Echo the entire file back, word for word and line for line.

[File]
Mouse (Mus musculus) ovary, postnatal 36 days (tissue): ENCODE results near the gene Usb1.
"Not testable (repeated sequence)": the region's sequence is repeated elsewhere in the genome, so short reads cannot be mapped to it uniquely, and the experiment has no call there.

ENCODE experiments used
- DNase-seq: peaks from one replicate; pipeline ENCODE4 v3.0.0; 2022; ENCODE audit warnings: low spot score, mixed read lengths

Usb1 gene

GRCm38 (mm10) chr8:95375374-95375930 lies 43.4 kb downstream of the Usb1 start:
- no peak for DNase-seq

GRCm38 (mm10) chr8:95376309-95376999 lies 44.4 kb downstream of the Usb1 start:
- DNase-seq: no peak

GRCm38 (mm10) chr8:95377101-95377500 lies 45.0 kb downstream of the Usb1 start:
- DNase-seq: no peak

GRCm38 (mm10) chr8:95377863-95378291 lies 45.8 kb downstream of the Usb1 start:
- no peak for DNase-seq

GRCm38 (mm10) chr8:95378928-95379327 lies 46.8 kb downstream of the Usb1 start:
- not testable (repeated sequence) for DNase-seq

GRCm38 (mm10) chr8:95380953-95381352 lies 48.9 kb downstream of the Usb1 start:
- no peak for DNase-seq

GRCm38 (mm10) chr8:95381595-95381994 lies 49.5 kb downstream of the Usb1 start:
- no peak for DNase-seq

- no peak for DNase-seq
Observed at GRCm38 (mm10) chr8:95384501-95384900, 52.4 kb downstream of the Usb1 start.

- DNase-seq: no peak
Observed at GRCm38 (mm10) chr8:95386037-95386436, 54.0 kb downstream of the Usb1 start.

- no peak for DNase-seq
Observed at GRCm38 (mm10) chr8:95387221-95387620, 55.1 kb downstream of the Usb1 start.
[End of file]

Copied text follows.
Mouse (Mus musculus) ovary, postnatal 36 days (tissue): ENCODE results near the gene Usb1.
"Not testable (repeated sequence)": the region's sequence is repeated elsewhere in the genome, so short reads cannot be mapped to it uniquely, and the experiment has no call there.

ENCODE experiments used
- DNase-seq: peaks from one replicate; pipeline ENCODE4 v3.0.0; 2022; ENCODE audit warnings: low spot score, mixed read lengths

Usb1 gene

GRCm38 (mm10) chr8:95375374-95375930 lies 43.4 kb downstream of the Usb1 start:
- no peak for DNase-seq

GRCm38 (mm10) chr8:95376309-95376999 lies 44.4 kb downstream of the Usb1 start:
- DNase-seq: no peak

GRCm38 (mm10) chr8:95377101-95377500 lies 45.0 kb downstream of the Usb1 start:
- DNase-seq: no peak

GRCm38 (mm10) chr8:95377863-95378291 lies 45.8 kb downstream of the Usb1 start:
- no peak for DNase-seq

GRCm38 (mm10) chr8:95378928-95379327 lies 46.8 kb downstream of the Usb1 start:
- not testable (repeated sequence) for DNase-seq

GRCm38 (mm10) chr8:95380953-95381352 lies 48.9 kb downstream of the Usb1 start:
- no peak for DNase-seq

GRCm38 (mm10) chr8:95381595-95381994 lies 49.5 kb downstream of the Usb1 start:
- no peak for DNase-seq

- no peak for DNase-seq
Observed at GRCm38 (mm10) chr8:95384501-95384900, 52.4 kb downstream of the Usb1 start.

- DNase-seq: no peak
Observed at GRCm38 (mm10) chr8:95386037-95386436, 54.0 kb downstream of the Usb1 start.

- no peak for DNase-seq
Observed at GRCm38 (mm10) chr8:95387221-95387620, 55.1 kb downstream of the Usb1 start.